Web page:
The case of the graduate intern who says she was ‘forced’ to work at discount store Poundland for three weeks or face losing her benefits will be heard at the Royal Courts of Justice in May.

Lawyers for Cait Reilly, the 22-year-old geology graduate from Birmingham University, will accuse the government of exploiting the unemployed as forced labour, after a high court judge granted a hearing that could see benefit regulations overturned.

Mr Justice Ouseley granted solicitors from the law firm Public Interest Lawyers a judicial review in Cait’s case. She says she was made to stack and clean shelves for three weeks in Poundland without pay or face losing all benefits under the government’s sector-based work academy (SBWA) scheme. Her lawyers argue that being compelled to work represents a form of forced labour under the Human Rights Act.

Cait’s case will be heard alongside a second case brought by an unnamed claimant who refused to work for six months unpaid under the government’s community action programme. The middle-aged man’s lawyers will argue that it represented a form of forced labour and an “attack on his dignity”. The Community Action programme is the newest of five separate back-to-work schemes and is currently being piloted in a number of regions across the country before its expected roll out date some time later this year.

The man had been unemployed for more than two years when he was put on to the six-month unpaid placement as a matter of course after the private company attempting to find him a job failed to do so. His lawyers say he made it very clear to the jobcentre that he was willing to volunteer for his placement, which involved working for an organisation that reclaims furniture, but he did not want to be “coerced” into it “as a matter of principle”. The man now faces having his benefits stripped for up to six months.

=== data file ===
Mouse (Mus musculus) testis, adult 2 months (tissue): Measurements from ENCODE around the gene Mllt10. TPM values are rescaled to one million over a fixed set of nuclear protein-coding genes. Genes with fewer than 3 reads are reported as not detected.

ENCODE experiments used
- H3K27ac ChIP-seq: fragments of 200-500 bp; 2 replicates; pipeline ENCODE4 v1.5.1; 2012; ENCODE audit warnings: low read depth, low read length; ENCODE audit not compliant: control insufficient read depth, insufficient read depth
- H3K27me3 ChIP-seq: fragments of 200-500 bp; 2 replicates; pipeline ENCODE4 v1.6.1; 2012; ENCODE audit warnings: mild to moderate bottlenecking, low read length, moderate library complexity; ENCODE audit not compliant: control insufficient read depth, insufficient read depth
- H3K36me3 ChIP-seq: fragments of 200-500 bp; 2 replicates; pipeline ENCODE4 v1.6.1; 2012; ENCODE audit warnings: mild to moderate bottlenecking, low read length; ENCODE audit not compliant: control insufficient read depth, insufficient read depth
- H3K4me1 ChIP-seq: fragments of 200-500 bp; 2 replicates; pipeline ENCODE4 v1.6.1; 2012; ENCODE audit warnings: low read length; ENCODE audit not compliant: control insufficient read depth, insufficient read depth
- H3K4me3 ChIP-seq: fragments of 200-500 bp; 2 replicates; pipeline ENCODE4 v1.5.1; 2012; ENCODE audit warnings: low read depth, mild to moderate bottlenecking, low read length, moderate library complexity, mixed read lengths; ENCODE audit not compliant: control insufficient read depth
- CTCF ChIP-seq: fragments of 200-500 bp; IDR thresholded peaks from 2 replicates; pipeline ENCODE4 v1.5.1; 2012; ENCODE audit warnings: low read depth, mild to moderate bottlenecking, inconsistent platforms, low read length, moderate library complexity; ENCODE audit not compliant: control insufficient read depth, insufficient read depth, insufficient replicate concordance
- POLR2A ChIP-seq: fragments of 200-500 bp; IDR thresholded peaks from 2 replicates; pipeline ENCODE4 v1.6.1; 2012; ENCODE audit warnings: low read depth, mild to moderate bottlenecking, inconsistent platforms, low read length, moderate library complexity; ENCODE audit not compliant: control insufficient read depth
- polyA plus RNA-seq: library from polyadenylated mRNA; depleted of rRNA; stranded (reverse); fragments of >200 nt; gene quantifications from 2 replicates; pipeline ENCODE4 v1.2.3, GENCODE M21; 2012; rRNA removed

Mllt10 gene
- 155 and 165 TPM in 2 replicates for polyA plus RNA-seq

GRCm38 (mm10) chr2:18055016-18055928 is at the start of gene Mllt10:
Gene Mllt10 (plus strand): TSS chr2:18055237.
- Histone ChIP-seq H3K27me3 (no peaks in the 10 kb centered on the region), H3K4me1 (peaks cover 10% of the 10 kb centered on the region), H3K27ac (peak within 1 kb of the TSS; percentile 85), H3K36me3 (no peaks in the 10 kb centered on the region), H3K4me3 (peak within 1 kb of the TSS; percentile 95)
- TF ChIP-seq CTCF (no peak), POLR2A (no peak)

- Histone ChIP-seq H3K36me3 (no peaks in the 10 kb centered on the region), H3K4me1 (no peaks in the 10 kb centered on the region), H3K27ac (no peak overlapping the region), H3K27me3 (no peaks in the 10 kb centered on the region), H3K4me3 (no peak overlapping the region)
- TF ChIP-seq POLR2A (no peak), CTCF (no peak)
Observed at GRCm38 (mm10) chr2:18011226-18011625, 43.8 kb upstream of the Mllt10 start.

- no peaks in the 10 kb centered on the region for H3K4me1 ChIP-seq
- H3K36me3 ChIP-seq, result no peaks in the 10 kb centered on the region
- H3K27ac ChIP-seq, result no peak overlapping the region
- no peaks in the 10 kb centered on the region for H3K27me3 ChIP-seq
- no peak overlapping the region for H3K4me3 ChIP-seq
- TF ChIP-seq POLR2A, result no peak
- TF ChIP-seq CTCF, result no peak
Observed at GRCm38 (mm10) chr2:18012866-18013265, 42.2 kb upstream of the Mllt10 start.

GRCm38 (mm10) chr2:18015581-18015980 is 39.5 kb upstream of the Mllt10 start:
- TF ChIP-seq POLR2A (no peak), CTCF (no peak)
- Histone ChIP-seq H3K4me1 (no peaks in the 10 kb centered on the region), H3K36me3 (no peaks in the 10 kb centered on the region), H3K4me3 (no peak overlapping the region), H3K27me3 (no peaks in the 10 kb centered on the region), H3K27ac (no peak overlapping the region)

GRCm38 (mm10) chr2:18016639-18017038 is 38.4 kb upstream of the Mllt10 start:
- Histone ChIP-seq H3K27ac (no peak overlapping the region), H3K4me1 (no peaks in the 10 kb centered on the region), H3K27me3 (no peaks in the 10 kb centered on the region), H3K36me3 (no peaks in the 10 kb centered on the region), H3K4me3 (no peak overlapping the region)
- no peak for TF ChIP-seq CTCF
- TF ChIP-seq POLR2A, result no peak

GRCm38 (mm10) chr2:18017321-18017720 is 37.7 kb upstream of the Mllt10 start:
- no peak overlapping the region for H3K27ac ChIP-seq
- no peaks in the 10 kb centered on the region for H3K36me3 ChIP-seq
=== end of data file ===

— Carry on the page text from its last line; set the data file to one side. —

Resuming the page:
The Department of Work and Pensions has said that in Cait’s case, the scheme was voluntary and the sanctions applied only if she pulled out after the first week. In court papers, departmental lawyers insist that the possibility of docking benefits did not equate to forcing jobseekers to work.

Since Reilly’s lawyers lodged her case at the start of the year, ministers have been forced into a U-turn and made work experience totally voluntary after up to a dozen high street chains – including Poundland, Matalan, Boots, Waterstones, TK Maxx, the Co-operative and Sainsbury’s – pulled out of the schemes. Employment minister Chris Grayling later agreed to remove all sanctions from the work experience scheme but the status of other programmes defined as voluntary is not yet known.

Phil Shiner, of Public Interest Lawyers, said the government’s U-turn would not affect the cases until the government formally revealed details of the changes, telling the Guardian:

“This government scheme is going to be given a full going over in front of a high court judge some time after mid-May.”

Graduate Fog will be following the case with interest and will keep readers up-to-date as it progresses. We anticipate another wave of vicious press – particularly from right-wing newspaper columnists – but we see this as a landmark case, for graduates in particular. We wish Cait and her legal team at Public Interest the very best of luck.

Do you think labour programmes involving compulsory work placements violate jobseekers’ human rights? Do you expect the media to be hostile towards Cait? Do you back her?

  • Twitter
  • Facebook
  • LinkedIn
  • More Networks
Copy link
Powered by Social Snap